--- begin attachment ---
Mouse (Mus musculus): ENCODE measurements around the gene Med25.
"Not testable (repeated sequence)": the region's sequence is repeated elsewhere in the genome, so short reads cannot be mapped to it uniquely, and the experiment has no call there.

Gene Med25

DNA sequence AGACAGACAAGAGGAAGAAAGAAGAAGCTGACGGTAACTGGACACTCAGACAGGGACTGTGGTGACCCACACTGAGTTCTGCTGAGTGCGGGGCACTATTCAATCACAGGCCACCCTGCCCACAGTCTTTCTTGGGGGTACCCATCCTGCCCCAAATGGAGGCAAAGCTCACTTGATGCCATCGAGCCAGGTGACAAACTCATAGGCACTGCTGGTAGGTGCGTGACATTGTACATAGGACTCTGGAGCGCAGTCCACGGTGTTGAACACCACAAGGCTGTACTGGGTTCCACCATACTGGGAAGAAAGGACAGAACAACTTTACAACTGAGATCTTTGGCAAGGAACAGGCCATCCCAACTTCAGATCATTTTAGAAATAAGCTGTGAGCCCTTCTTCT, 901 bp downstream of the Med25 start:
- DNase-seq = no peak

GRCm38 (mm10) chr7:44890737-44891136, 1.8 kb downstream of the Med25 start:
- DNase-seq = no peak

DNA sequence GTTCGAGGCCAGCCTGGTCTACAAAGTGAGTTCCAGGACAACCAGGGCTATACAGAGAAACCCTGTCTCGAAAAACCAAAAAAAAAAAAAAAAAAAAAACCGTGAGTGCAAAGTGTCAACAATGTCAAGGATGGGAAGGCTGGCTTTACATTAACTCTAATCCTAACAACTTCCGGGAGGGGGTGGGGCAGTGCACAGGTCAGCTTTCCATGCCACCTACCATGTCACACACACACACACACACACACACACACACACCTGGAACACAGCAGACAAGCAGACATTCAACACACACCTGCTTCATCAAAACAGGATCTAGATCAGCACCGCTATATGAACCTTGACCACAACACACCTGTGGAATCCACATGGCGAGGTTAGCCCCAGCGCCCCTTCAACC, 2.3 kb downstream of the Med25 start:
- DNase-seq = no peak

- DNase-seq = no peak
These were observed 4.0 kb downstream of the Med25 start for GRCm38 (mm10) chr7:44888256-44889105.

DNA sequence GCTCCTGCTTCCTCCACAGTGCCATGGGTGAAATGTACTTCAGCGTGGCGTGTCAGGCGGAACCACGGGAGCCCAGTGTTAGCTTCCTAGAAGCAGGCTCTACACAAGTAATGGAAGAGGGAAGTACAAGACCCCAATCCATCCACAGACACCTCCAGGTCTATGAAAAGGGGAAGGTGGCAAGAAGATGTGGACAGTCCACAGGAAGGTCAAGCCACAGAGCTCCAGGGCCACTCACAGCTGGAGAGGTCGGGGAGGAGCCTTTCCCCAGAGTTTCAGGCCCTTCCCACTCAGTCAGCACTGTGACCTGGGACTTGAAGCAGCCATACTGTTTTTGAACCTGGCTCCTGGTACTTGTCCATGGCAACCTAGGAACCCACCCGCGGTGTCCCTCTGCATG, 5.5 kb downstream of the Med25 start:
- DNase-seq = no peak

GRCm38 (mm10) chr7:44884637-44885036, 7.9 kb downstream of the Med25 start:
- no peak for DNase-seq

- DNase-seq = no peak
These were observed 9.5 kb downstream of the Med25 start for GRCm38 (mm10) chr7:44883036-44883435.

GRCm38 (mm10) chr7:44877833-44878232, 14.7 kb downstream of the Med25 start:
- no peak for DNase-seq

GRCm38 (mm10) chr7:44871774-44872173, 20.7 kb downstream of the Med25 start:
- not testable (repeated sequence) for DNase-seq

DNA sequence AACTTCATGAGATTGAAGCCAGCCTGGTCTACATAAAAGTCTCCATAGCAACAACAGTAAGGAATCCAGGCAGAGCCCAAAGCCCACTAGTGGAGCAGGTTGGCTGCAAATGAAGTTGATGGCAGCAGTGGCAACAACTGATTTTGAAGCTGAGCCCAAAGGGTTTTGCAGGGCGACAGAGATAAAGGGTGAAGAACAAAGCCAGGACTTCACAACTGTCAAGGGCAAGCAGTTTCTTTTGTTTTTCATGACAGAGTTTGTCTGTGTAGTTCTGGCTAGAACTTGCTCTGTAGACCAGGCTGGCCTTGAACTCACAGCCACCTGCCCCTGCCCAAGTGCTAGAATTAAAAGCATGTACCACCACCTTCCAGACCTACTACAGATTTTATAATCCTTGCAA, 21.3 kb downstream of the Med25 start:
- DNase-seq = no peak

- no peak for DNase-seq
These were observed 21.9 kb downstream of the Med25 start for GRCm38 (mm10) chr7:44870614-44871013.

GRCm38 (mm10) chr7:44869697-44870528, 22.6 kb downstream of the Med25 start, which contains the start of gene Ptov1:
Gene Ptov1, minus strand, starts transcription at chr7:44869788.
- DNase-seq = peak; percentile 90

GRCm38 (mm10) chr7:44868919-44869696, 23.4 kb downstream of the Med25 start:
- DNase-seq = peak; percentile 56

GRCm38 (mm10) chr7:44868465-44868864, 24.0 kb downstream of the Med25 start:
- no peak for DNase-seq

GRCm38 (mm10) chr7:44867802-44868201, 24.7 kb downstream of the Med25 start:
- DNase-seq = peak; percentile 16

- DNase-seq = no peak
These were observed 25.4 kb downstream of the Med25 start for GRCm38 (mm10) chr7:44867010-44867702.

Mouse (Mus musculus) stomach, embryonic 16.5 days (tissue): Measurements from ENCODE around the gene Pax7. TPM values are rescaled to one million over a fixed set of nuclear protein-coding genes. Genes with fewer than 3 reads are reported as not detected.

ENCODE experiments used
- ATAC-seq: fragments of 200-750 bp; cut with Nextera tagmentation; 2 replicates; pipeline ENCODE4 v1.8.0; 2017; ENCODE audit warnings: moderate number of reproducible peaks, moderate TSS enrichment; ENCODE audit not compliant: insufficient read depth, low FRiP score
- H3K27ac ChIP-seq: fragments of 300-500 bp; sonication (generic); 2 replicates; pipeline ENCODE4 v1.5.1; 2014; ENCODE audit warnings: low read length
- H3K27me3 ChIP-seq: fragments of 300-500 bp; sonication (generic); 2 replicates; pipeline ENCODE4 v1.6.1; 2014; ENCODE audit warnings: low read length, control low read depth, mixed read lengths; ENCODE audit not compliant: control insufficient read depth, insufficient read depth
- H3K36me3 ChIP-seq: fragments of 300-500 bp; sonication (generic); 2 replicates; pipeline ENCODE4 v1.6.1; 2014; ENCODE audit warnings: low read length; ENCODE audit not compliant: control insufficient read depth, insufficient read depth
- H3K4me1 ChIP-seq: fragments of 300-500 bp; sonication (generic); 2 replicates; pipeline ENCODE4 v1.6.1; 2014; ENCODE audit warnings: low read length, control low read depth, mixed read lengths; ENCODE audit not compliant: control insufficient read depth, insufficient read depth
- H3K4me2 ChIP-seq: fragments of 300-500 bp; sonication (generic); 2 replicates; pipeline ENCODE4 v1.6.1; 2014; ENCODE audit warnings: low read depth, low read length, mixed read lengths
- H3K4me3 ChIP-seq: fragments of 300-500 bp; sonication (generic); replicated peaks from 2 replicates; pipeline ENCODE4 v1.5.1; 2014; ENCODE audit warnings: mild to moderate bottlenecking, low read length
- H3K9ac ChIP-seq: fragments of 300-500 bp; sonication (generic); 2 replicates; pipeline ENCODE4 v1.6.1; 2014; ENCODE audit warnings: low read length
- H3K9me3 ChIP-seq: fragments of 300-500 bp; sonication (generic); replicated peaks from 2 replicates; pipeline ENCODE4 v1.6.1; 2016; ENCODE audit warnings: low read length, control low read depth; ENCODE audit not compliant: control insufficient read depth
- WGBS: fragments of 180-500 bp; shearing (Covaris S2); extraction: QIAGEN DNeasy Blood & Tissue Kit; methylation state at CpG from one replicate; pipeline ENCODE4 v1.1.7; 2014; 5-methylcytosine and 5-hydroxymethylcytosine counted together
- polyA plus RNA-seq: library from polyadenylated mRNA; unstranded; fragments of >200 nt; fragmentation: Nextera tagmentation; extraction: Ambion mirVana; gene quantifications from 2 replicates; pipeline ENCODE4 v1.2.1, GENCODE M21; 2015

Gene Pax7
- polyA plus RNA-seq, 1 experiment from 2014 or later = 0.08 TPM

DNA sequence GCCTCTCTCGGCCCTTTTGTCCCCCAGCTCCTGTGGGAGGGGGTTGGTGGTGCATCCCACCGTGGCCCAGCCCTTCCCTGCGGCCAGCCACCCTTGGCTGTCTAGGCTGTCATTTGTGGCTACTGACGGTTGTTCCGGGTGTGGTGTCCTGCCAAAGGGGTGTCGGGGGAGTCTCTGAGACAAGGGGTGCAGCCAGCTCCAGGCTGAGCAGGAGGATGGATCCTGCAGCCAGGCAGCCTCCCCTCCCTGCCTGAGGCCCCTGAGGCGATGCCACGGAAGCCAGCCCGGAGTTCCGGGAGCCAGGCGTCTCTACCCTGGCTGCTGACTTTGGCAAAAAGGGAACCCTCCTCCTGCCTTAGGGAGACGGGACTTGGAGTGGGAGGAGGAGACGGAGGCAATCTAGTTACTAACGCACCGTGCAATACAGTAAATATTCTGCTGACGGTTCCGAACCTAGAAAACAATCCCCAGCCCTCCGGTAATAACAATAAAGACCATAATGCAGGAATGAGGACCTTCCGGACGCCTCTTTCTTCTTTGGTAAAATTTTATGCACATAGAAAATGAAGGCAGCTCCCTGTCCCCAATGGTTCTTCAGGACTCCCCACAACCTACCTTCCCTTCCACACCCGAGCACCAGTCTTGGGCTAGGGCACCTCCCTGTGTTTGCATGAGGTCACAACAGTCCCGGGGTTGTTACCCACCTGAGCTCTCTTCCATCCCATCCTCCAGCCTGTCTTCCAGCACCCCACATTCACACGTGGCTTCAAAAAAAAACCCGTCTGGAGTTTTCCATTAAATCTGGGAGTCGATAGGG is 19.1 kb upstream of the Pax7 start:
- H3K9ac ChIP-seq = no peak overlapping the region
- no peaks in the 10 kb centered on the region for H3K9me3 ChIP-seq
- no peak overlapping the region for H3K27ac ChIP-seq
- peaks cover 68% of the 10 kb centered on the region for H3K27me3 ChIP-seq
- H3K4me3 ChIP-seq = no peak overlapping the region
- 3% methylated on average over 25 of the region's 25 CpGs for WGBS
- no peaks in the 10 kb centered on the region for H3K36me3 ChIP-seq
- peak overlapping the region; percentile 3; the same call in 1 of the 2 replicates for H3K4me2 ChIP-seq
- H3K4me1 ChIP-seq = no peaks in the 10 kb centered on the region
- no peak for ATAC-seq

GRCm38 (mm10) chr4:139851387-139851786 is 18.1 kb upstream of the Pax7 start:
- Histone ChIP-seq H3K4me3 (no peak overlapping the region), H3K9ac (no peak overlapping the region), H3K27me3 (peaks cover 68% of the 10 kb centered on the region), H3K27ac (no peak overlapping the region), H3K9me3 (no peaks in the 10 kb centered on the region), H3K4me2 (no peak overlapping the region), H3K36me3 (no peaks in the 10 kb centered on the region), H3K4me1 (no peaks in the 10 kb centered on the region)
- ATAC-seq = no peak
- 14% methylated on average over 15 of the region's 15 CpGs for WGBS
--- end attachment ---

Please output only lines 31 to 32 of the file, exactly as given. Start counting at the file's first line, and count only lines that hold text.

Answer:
GRCm38 (mm10) chr7:44868465-44868864, 24.0 kb downstream of the Med25 start:
- no peak for DNase-seq